*zap* *pew pew* *blleeeerp*
One could hear the sounds of the arcade almost as soon as one stepped in the door of the mall. Of course, our mall was small so that was no mean feat, but it still lent a certain air to the rare trips we could make. If I was lucky, I had one or two dollars in my pocket that I could turn into the magical tokens that allowed me to board the electronic railways to leave my worries behind and hang out with my pixelated friends for a bit.
The arcades of the 80s, at least the one I was familiar with, was a bustling zone full of pre-teen kids to early twenties young people, mostly boys, staring wide-eyed at screens housed in large standup cabinets that displayed garish art on the sides and the logo at the top of the cabinet. Their friends either cheered them on or talked trash, depending on whether they were competing against them or not. The player’s hands danced over the buttons and shifted the joystick rapidly, body tensed with concentration, only releasing in agony once the inevitable passing of the player’s character, ship or other critter occurred.
Such was my Nirvana.
I still recall the fast-paced action of Sinistar as I frantically mined asteroids for the bits of ammunition I would need once the dreaded “Beware! I live!” blasted out of the screen. I remember the tiny thrill of fear running up my spine as the evil Sinistar started relentlessly chasing my ship, and thus me, like an angel of death. The just as frantic pace of Robotron as I fought both the ever increasing amount of enemies on the screen and my brain’s refusal to allow me to figure out two joysticks at once. My fellow humans were doomed. My almost equal inability to work the knob for Tempest as I swung around the outer rim trying to zap the wiggly, spider-type things, the kite-type things and the bolts of electricity that all wanted to end my spending spree quickly. It all seemed to go by so quickly and before I knew it I was once again reduced to penury and relegated to permanent onlooker until my mother game in to drag me away.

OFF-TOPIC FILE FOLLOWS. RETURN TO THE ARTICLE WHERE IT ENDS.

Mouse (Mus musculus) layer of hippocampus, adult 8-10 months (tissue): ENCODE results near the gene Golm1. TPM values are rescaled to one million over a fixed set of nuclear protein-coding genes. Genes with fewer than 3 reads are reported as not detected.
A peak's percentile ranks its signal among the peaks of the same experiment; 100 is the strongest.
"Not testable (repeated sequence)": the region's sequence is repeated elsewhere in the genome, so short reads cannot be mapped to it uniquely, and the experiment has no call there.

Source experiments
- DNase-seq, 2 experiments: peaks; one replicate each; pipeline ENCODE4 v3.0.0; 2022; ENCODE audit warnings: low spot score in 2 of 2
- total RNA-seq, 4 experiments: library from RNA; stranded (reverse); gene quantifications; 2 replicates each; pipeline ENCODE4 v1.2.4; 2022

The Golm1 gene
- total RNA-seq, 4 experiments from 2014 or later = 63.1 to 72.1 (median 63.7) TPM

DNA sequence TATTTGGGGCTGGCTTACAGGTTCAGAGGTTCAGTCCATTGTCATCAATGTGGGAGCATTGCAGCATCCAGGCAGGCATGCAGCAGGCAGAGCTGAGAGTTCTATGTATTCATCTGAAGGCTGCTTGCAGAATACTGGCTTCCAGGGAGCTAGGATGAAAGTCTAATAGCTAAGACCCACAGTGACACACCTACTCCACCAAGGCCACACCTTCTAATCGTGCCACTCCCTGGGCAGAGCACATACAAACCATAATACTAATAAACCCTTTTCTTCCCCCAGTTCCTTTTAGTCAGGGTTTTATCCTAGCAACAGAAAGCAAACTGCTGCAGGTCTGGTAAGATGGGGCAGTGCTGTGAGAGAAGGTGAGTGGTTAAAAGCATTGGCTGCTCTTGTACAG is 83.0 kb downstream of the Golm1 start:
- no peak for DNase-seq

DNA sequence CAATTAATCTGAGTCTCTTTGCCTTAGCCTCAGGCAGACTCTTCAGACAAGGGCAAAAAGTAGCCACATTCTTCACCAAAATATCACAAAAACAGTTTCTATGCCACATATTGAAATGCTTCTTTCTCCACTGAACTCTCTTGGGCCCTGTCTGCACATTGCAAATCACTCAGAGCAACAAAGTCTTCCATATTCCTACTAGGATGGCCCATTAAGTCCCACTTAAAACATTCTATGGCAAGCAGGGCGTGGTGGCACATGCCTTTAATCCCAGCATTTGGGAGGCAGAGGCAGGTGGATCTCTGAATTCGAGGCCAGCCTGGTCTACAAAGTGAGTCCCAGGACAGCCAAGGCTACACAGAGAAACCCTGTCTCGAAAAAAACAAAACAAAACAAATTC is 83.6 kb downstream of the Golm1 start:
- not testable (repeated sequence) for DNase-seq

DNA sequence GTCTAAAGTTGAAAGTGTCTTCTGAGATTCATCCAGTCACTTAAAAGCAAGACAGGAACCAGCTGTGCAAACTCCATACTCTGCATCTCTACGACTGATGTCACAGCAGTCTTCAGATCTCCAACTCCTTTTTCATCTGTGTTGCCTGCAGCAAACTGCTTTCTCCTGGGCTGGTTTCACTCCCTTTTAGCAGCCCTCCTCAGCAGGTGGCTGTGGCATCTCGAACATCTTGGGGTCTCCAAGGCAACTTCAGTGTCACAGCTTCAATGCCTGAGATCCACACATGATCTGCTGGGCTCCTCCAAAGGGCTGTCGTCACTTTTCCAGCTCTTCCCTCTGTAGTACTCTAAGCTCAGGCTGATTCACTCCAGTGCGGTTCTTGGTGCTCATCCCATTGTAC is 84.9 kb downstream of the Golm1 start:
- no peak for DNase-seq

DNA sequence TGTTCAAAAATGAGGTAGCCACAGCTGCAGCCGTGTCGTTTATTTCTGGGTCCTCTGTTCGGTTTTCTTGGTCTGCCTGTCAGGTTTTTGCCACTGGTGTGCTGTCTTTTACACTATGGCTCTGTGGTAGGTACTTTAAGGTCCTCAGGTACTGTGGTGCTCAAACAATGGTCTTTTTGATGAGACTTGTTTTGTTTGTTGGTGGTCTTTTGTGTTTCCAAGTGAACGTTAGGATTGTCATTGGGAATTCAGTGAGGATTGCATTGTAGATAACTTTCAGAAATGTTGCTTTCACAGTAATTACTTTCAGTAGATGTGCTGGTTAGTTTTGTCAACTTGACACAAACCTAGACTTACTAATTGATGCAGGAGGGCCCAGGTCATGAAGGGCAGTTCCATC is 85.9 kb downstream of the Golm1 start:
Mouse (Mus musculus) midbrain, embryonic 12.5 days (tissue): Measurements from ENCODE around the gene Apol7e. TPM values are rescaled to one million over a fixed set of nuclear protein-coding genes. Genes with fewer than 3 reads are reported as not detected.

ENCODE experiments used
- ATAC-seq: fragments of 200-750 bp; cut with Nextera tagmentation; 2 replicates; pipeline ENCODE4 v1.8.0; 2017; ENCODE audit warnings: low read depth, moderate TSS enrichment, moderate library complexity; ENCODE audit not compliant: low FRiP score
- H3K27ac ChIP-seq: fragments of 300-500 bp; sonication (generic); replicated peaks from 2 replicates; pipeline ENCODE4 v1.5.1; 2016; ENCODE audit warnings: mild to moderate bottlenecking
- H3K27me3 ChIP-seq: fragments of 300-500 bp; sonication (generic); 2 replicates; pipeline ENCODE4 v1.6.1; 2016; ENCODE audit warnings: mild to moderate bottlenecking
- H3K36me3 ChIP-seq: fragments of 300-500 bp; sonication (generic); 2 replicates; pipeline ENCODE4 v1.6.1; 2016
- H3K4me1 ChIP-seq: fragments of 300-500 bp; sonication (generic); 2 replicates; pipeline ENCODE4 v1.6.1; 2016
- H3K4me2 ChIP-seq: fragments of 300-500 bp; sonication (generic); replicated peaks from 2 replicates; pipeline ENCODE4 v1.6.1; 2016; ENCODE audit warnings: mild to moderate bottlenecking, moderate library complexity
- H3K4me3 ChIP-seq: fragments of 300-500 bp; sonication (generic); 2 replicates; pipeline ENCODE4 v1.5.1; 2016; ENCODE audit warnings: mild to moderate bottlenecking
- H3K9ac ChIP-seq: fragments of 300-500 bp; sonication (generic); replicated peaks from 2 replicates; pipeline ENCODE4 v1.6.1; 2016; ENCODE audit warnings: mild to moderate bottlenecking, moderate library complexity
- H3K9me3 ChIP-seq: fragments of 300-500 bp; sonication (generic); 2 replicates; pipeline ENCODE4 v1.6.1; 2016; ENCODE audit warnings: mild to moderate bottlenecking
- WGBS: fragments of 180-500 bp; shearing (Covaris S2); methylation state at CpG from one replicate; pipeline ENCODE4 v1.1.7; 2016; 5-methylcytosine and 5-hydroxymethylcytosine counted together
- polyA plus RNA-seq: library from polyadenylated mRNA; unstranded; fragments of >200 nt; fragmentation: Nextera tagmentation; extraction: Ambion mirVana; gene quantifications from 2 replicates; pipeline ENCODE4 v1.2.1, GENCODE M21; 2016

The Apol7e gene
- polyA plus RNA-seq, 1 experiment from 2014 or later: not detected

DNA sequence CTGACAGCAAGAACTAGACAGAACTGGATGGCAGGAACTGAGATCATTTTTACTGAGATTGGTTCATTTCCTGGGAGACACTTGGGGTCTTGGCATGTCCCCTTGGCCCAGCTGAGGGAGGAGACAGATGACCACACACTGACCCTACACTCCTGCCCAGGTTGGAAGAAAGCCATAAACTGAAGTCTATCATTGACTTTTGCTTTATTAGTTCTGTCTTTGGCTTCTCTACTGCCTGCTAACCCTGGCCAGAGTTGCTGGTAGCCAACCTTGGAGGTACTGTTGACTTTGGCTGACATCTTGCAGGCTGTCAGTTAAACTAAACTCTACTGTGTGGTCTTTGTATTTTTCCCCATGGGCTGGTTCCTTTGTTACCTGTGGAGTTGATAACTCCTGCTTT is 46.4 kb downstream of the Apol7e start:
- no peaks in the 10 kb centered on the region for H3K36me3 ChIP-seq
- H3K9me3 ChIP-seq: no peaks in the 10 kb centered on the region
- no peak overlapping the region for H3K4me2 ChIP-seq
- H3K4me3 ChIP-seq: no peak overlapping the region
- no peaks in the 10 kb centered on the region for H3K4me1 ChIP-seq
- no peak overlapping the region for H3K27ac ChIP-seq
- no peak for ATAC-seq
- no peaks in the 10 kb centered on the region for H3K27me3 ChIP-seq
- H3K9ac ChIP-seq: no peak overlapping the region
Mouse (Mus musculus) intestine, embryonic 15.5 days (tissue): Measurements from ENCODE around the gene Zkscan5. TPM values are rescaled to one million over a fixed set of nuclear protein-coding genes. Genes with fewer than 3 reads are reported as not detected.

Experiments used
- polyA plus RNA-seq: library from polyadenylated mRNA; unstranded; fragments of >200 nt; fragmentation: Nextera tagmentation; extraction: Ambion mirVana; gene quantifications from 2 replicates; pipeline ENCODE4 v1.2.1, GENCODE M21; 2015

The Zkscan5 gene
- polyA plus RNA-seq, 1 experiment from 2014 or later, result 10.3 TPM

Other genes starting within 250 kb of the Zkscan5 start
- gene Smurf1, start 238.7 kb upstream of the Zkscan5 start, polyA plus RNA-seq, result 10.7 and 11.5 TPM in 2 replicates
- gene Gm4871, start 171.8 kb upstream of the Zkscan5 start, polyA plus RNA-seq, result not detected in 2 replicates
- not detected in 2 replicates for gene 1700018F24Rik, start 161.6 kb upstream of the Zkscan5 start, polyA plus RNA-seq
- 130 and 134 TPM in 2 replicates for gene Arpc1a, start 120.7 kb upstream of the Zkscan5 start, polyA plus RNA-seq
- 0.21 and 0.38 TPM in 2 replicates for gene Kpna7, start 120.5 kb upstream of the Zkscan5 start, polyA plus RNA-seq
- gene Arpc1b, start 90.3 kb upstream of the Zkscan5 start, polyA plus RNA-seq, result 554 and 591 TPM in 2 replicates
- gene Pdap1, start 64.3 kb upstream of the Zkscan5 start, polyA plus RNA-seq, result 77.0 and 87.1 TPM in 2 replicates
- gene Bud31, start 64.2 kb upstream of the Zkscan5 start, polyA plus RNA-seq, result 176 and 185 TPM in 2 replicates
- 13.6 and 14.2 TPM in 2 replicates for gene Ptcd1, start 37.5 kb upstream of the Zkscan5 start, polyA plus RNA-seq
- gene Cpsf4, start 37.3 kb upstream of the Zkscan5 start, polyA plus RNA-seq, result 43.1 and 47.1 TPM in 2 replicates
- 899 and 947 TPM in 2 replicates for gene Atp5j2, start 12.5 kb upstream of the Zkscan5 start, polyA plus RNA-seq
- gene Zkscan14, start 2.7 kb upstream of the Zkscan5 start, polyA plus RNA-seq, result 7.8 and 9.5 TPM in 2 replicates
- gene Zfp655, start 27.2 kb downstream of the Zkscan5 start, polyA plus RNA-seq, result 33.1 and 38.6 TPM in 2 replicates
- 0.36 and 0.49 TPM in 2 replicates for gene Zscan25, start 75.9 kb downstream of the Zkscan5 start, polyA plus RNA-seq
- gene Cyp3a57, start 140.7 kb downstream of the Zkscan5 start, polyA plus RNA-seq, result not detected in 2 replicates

Such was my Hell.
I am sure that nostalgia is fogging up the glass somewhat, but those times are hard to recreate now. It’s been a long time since I bothered going into an arcade. The games, while miles more advanced in terms of graphics and cabinets and controls, just don’t seem to have the same magic. I have also found that I still, even being older and with more income, cannot afford to play these games for long. No longer will one token allow you on the transport; it requires a hand full. Age perhaps has served to dull the new and shine the old, but they just aren’t the same. As a parent, I am glad that my kids don’t feel the draw to the arcade. I would hate for them to be in the shoes I was in back then. But at the same time, I feel a bit bad for them not getting to experience the socializing and the camaraderie I shared with people close to me back then. I suppose they get that from their online games, but for me it’s just not as magical.
I suppose it doesn’t matter that the railway to escape takes more tokens than it used to now. The destination isn’t as grand anymore anyway.